What to do in Pavia
That Pavia 35 km south of Milan has not yet been swallowed by its cosmopolitan neighbour is a bit of wonder. But Pavia, which for a brief period of a hundred years was the capital of the Lombard Kingdom, has retained a strong identity of its own. Here are our suggestions of what to do in Pavia.
Maybe it was the autumn colours, but at first sight the landscape around Pavia looked like a 17th century Dutch painting. Flat and wet with a grey mist rising over the plains and among the sparse naked trees. The city itself was also rather anonymous with broad boulevards and predominantly modern housing, but we decided to give it a try and stayed overnight at a hotel near the station.
Pavia is home to an ancient University, and it is supposed to possess ‘a vast amount of artistic and cultural treasures’, so there was something to discover. Even through the fabled Charterhouse of Pavia is a long way out of town.
Important churches and museums
Pavia’s main sights include no less than 7 important churches, but like many other travelers in Italy we had reached the point, where the idea of visiting another church becomes slightly sickening. Sometimes the architectural, historical and artistic riches of the country seem intolerable, and I for one need to sit by a lake side and feed ducks or go window shopping in chain store to revive my sense of adventure.
In other words – we did not enter any of the churches and therefore missed the relics of S. Augustine of Hippo that have been traded to a crypt in S. Pietro in Ciel d’Oro. As the patron saint of brewers, printers, theologians and sore eyes, he is quite a cult figure due to his conversion from a former life of loose living, which according to Catholic Online included parties, entertainment, and worldly ambitions.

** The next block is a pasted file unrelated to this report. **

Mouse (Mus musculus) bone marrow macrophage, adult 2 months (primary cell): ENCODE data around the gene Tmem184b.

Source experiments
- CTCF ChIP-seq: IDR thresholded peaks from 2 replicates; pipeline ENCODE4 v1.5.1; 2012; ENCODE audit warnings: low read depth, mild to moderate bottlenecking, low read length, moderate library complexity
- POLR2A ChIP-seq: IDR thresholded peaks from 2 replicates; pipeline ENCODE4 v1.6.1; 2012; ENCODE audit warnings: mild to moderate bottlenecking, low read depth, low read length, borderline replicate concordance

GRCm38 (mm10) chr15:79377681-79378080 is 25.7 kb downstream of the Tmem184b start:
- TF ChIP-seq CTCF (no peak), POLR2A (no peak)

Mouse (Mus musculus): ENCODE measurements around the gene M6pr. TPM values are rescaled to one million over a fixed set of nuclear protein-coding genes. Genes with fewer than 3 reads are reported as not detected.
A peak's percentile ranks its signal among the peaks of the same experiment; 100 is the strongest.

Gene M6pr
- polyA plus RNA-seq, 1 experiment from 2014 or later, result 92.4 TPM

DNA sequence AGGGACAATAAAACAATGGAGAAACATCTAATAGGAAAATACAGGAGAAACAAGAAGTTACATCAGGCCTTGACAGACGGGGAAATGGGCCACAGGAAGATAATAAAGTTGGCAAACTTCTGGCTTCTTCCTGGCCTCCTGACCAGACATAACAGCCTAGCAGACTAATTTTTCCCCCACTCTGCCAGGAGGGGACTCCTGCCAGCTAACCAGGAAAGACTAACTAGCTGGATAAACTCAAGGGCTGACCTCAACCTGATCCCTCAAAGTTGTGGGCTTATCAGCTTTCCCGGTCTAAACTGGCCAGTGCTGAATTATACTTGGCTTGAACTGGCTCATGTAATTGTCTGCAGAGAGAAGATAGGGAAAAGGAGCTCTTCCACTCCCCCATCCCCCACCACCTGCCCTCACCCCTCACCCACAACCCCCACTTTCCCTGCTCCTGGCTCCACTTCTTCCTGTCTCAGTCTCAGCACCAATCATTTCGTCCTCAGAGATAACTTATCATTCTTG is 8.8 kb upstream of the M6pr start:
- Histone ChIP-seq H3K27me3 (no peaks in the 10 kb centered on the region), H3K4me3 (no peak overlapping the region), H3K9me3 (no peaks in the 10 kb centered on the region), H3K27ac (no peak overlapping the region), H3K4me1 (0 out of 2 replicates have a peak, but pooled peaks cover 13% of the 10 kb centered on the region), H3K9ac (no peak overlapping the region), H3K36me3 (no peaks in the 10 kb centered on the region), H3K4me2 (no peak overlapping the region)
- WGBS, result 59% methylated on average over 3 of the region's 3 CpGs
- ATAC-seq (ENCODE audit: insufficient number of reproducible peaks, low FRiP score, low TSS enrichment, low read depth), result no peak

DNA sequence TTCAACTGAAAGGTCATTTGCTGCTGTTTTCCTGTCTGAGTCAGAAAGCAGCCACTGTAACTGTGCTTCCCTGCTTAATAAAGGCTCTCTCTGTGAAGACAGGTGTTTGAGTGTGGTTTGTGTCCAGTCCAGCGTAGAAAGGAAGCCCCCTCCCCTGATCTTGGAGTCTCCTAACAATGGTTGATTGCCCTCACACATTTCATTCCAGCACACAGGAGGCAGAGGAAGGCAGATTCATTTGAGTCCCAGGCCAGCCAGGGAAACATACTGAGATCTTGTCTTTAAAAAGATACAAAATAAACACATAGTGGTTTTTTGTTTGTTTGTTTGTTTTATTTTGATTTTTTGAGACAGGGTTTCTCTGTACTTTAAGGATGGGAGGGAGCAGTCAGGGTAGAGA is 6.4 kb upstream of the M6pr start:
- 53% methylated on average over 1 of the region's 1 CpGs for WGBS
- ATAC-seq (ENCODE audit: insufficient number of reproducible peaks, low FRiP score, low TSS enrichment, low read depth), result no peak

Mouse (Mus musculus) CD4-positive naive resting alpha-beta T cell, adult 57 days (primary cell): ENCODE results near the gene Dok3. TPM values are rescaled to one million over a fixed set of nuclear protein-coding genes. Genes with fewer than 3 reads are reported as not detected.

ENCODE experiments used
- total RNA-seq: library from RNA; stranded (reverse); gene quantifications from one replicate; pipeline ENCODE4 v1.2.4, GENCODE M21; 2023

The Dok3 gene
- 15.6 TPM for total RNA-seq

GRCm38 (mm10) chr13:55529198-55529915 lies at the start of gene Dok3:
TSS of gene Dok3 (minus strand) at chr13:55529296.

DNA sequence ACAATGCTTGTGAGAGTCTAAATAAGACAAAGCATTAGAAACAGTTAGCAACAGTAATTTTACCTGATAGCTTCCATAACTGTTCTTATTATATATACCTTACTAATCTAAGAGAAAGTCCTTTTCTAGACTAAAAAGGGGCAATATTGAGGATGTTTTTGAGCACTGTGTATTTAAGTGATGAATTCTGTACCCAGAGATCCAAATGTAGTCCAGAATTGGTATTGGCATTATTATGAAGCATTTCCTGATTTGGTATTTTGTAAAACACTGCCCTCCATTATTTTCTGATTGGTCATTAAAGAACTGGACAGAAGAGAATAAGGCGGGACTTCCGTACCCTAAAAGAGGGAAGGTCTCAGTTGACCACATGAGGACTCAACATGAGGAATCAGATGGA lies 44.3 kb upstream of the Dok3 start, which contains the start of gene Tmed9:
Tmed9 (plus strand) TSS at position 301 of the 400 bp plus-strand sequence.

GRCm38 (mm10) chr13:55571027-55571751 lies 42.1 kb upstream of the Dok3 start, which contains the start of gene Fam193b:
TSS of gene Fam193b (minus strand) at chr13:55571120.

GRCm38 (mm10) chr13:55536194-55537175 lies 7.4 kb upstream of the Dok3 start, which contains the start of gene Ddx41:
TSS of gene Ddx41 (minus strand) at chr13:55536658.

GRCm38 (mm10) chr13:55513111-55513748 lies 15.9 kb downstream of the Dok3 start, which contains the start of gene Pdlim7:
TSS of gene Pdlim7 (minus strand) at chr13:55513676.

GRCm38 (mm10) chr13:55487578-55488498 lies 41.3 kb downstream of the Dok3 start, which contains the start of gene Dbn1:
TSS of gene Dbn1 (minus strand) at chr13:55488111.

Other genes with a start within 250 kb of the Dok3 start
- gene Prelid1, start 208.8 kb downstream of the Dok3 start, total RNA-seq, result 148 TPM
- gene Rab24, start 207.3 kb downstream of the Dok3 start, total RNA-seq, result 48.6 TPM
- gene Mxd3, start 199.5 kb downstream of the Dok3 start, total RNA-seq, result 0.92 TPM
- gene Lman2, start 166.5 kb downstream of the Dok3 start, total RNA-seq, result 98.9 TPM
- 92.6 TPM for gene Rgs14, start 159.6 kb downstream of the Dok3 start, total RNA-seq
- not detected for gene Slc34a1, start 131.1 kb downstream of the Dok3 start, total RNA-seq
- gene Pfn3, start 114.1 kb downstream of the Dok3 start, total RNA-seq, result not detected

We did get to see most of the churches from the outside though, and they were predominantly red brick.
Walking the pilgrim route
It was easier to compensate for the unholy mood by following the pilgrim route. The original Via Francigena was designed as a secure passage way from the Kingdom of Pavia to Rome. Later it was extended to Cantebury in England, and it became one of Europe’s main pilgrim routes, and as such it has experienced a recent surge in popularity. It still goes straight through the main shopping streets of Pavia, making is quite easy to combine spiritual experiences with more worldly pleasures.
Hang around the covered bridge
Signs to Via Francigena can be seen all around the unusual covered bridge in the centre of the city, and the bridge itself is an interesting place to hang around. Pavia is located where the Po and the Ticino rivers meet, and the bridge has been there since Roman times. The current Ponte Coperto was built after the previous bridge had been demolished during WWII, and like its predecessor it holds a small chapel in the centre. A structure, that was cherished by Albert Einstein who spent a year in Pavia and is commemorated with a quote on the bridge.
Being close to Milan you would have thought that some of the fashion shops had rubbed off on Pavia, but that doesn’t seem to be the case. There are the usual chain stores you can find in any city all over Europe and also a few specialty shops selling Christmas decorations or artisan beer. It was the pastry shops, however, that really made me drool.
Statues with a twist
The last thing I noticed about Pavia was their statues. In front of the cathedral there’s a looted antique equestrian monument called Regisole, which is ritually vandalized with yellow paint once a year, as a sure sign of a student fraternity and their sense of humour.
A strong Minerva with the traditional spear, shield and helmet stands as a policeman guiding the traffic in a busy roundabout. This Roman goddess of wisdom, art, trade and defense is considered a symbol of the city, along with another important female statue ie. the Lavendaia sul Ticino who keeps washing clothes in the river in the traditional fashion.
Finally there is the national monument dedicated to the city by the Cairoli family. The 7 brother in the family were all deeply involved in the Risorgimento and the unity of Italy, three of them formed part of Garibaldi’s Spedizione dei Mille and four died in battle as the sculpture vividly illustrates.
In other words, there are plenty of adventures and discoveries to be made in Pavia. Even when you seek to avoid the so-called main sights.
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